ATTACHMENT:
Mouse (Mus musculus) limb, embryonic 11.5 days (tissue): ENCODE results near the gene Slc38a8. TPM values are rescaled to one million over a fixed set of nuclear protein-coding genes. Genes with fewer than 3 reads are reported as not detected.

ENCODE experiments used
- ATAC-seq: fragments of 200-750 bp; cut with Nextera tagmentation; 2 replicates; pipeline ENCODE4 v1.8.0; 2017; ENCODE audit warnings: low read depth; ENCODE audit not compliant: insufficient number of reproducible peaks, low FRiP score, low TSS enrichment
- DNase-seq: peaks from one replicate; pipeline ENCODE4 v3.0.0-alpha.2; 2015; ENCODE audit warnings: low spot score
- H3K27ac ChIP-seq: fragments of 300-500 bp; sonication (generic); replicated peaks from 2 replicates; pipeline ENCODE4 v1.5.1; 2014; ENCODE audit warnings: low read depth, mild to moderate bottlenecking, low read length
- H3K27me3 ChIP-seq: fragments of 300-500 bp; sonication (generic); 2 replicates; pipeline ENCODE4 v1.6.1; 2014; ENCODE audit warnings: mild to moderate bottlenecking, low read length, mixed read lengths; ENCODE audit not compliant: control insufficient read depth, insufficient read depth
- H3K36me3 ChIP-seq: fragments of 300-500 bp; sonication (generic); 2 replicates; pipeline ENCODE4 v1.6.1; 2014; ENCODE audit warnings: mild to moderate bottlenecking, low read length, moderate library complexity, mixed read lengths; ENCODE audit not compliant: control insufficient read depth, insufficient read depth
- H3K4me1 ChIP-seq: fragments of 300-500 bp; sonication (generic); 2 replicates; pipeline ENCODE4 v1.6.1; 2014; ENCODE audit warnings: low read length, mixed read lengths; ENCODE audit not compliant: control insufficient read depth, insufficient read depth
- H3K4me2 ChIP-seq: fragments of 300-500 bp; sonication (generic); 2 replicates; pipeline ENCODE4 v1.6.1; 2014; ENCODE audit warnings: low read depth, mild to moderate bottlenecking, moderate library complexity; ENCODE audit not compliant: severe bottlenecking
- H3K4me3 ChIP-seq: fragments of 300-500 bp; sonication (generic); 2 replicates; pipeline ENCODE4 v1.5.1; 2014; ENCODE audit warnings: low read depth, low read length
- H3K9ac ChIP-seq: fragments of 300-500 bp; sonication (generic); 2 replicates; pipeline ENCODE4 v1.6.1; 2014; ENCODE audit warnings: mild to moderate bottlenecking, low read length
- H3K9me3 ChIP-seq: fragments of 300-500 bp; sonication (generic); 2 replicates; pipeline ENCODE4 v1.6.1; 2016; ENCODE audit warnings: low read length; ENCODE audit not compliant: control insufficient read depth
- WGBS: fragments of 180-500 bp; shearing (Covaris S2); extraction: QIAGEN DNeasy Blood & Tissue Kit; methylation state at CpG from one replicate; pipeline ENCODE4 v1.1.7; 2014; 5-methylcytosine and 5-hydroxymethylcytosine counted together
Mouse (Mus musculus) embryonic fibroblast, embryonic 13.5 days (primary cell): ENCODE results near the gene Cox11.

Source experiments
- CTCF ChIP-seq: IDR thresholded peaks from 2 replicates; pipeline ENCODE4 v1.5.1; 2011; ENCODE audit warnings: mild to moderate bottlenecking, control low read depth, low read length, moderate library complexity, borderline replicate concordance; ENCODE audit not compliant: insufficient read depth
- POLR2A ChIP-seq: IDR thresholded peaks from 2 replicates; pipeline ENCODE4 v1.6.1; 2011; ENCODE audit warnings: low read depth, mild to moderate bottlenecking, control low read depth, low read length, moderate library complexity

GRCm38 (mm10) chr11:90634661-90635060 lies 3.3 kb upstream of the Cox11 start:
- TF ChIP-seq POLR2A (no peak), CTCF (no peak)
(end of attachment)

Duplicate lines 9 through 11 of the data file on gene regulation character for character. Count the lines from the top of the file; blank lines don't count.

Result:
- H3K4me2 ChIP-seq: fragments of 300-500 bp; sonication (generic); 2 replicates; pipeline ENCODE4 v1.6.1; 2014; ENCODE audit warnings: low read depth, mild to moderate bottlenecking, moderate library complexity; ENCODE audit not compliant: severe bottlenecking
- H3K4me3 ChIP-seq: fragments of 300-500 bp; sonication (generic); 2 replicates; pipeline ENCODE4 v1.5.1; 2014; ENCODE audit warnings: low read depth, low read length
- H3K9ac ChIP-seq: fragments of 300-500 bp; sonication (generic); 2 replicates; pipeline ENCODE4 v1.6.1; 2014; ENCODE audit warnings: mild to moderate bottlenecking, low read length